Geprogrammeerd door de CULTVIDEOTHEEK
The Conversation. Regie: F.F. Coppola. VS, 1974, 113min.
Met dit nog altijd (of juist nu meer dan ooit) actuele drama tast Francis Ford Coppola de morele grenzen van de privacy af. Gene Hackman vertolkt de rol van Harry Caul, een ervaren surveillance-expert in San Francisco. Een routineuze afluisterklus ontaardt echter in een morele nachtmerrie wanneer de paranoïde Harry tijdens het tapen van een jong koppeltje iets vreemds opvangt. Als hij de opnames aan zijn opdrachtgever doorspeelt, brengt hij hun leven in gevaar. Doet hij het niet, staat zijn eigen leven op het spel.
Harry Caul (Gene Hackman) is a devout Catholic and a lover of jazz music who plays his saxophone while listening to his records. He is a San Francisco-based electronic surveillance expert who owns and operates his own small surveillance business. He is renowned within the profession as being the best, one who designs and constructs his own surveillance equipment. He is an intensely private and solitary man in both his personal and professional life, which especially irks Stan, his business associate who often feels shut out of what is happening with their work. This privacy, which includes not letting anyone into his apartment and always telephoning his clients from pay phones, is in part intended to control what happens around him. His and Stan's latest job, a difficult one, is to record the private discussion of a young male/female couple meeting in crowded and noisy Union Square.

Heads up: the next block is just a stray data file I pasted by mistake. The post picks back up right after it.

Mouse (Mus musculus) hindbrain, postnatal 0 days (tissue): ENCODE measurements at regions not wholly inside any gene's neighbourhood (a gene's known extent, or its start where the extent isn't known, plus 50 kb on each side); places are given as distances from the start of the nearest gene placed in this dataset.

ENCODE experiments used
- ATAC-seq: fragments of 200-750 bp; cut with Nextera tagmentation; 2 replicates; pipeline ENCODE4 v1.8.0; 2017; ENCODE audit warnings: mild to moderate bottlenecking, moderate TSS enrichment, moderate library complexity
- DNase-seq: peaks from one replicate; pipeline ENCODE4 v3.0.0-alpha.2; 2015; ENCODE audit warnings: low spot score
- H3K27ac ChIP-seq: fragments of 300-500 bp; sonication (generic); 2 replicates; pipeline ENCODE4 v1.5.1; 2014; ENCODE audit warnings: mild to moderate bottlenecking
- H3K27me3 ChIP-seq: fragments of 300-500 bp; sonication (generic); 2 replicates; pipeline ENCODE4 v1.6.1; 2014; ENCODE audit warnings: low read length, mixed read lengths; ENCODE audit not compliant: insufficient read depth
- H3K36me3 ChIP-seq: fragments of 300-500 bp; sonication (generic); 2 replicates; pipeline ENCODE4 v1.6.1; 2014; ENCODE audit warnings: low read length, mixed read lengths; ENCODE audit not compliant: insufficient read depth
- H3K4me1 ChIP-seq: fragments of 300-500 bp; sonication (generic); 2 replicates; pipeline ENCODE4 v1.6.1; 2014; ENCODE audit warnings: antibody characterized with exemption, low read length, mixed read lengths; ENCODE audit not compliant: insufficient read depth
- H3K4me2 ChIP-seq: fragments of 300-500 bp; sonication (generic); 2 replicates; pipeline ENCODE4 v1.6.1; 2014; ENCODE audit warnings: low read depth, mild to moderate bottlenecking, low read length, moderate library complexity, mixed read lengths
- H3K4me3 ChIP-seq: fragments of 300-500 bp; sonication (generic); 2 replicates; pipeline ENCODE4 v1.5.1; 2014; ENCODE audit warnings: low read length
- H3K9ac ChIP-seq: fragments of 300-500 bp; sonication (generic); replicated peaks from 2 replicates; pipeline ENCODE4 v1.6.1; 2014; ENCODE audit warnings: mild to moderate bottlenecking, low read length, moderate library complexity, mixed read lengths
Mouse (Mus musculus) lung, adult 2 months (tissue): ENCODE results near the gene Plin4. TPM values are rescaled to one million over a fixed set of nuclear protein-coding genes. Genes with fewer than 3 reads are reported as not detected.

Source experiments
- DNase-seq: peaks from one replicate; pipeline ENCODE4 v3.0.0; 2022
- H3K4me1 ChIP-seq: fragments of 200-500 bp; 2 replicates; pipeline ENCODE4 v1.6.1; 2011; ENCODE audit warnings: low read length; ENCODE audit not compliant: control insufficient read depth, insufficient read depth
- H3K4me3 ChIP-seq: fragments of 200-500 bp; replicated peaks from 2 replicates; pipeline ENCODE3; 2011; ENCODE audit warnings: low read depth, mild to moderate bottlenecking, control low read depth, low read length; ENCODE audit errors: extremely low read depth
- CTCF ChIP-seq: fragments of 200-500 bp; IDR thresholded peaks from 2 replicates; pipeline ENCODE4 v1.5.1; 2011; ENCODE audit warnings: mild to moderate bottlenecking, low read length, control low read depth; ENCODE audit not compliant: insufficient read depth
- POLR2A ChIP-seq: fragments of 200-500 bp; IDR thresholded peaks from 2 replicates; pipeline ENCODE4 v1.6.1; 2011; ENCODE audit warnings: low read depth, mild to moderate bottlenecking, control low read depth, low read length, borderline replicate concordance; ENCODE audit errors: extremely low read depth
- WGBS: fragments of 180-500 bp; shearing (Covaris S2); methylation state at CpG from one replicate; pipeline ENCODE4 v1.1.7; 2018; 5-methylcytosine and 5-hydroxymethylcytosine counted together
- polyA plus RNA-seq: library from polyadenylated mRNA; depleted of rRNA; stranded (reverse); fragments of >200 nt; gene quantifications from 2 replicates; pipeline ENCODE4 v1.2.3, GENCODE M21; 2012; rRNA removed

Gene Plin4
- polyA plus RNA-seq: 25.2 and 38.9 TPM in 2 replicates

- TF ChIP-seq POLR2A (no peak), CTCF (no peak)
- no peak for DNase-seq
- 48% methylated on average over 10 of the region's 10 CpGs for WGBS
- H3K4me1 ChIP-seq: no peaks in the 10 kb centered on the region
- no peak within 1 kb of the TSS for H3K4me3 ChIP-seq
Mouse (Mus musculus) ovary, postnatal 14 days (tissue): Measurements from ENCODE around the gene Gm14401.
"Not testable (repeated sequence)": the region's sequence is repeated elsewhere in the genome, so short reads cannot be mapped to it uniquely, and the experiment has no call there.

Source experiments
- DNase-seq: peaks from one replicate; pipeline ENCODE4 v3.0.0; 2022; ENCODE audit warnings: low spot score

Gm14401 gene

The scenes with the microphone pointing at the couple on the square are truly unique, and make The Conversation not only a cinematographic masterpiece, but also a sheer delight for anyone working with sound recording.
The arrangement with his client, known only to him as "the director", is to provide the audio recording of the last discussion of the couple.
Shot just between the two first Godfathers, The Conversation is maybe an atypical Coppola, since it lacks the focus on family. Yet, the obsessive nature of a solitary protgonist can be found in Coppola’s other masterpieces as well.